Cryptorchid Concerns

Q: I have a 24-month-old Azteca (in this case, Andalusian x APHA) colt that has dropped only one testicle so far. He had two normal-appearing testicles at birth, and both of them withdrew above the inguinal ring before he was a year old.

This past winter, when he was about 20 months old, his left testicle dropped and appears normal, although rather large for his age. My vet palpated his inguinal ring recently and found it to be still open and about 3 inches in diameter, but could not palpate the other testicle.

I would eventually like to use this colt as a breeding stallion. I have not collected him yet to evaluate his sperm quantity and quality. There are no other known cryptorchids from the Andalusian sire. The APHA dam has only one other foal, a colt by the same sire, with two normal testicles at the age of one year.

I have sought advice on the chance of the other testicle dropping, as well as on the heritability of the condition, from a variety of sources. A friend who has been breeding Paints for many years says that it is not unusual for that breed to retain a testicle until the age of 30-36 months.

I have gotten several opinions, from veterinarians and breeders, on the heritability of cryptorchidism--years ago it was considered a taboo condition, but now there seems to be research indicating it may not be hereditary. What is your opinion? And if it is not considered an inheritable risk in a breeding stallion, how do I assuage the fears of potential mare owners, given the stigma the condition seems to carry?

If the trait is reasonably inheritable, then I will seriously consider castrating the colt, although it would be a waste, as he has numerous qualities that would make him very desirable as a sire.

via e-mail

A: Testicular descent is a very complex process, and causes for abnormal descent can be varied and are often difficult to document. According to the literature, and in my experience, testicular descent into the scrotum is generally complete at birth or within the first few days following birth. It is extremely uncommon for retained testes to descend into a scrotal position after a few months of age, but reports exist for testicular descent at 1 to 2 years old in rare instances.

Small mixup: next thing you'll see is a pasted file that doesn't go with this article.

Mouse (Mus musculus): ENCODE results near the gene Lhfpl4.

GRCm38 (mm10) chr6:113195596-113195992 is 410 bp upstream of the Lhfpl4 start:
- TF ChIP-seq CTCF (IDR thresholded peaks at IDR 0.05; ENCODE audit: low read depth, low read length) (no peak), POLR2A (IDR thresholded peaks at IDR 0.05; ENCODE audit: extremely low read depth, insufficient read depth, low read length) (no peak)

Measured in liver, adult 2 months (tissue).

Some newborn colts have open inguinal rings, which permit the testes to ascend into the abdomen and permit intestines to descend into the scrotum.

Treatment of young colts (less than 1-1½ years) with hormones such as GnRH (gonadotropin-releasing hormone) or hCG (human chorionic gonadotropin) has been reported to be relatively successful for testes that are retained in the inguinal canal, but not for those that are retained in the abdomen.

If a retained testis descends into the scrotum when a colt becomes older, it is quite likely that the testis will be smaller than normal. However, stallions with unilateral cryptorchidism (i.e., stallions with only one scrotal testis) often experience compensatory hypertrophy (increase in size) in the scrotal testis, such that it becomes larger than expected as the stallion matures.

It is quite uncommon for an internal inguinal ring to be as large as you have described (3 inches), and this might be a contributing factor to ascent of a testis back into the abdomen following testicular descent; however, this would imply that the structure responsible for "pulling" the testis into the scrotum initially (i.e., the gubernaculum) did not develop and mature properly.

Several reports suggest a genetic basis for cryptorchidism in horses, but this has yet to be confirmed. In one study conducted at Texas A&M University, 56 of 58 colts sired by a cryptorchid Quarter Horse stallion had normally descended testes. The two remaining foals were unavailable for evaluation when the data were compiled.

If cryptorchidism of the above Quarter Horse was heritable, the authors surmised that transmission of the trait by an autosomal dominant gene was highly unlikely, unless the gene had extremely low penetrance (meaning the proportion of individuals with a particular gene variation that expresses an associated phenotypic trait would be quite low). Results of the study also did not support autosomal recessive inheritance, unless the frequency of the recessive gene in the mates of the stallion was near zero.

I suspect that, with the striking advancements being made in the areas of equine genetics and genomics, we might one day soon have an answer to the heritable nature of cryptorchidism. One must keep in mind that many breed organizations currently allow the use of cryptorchid stallions as sires.

About the Author

Dickson Varner, DVM, PhD, Dipl. ACT

Dickson Varner, DVM, PhD, Dipl. ACT, is based at Texas A&M University. He is a member of the AAEP Editorial Advisory Board of The Horse.

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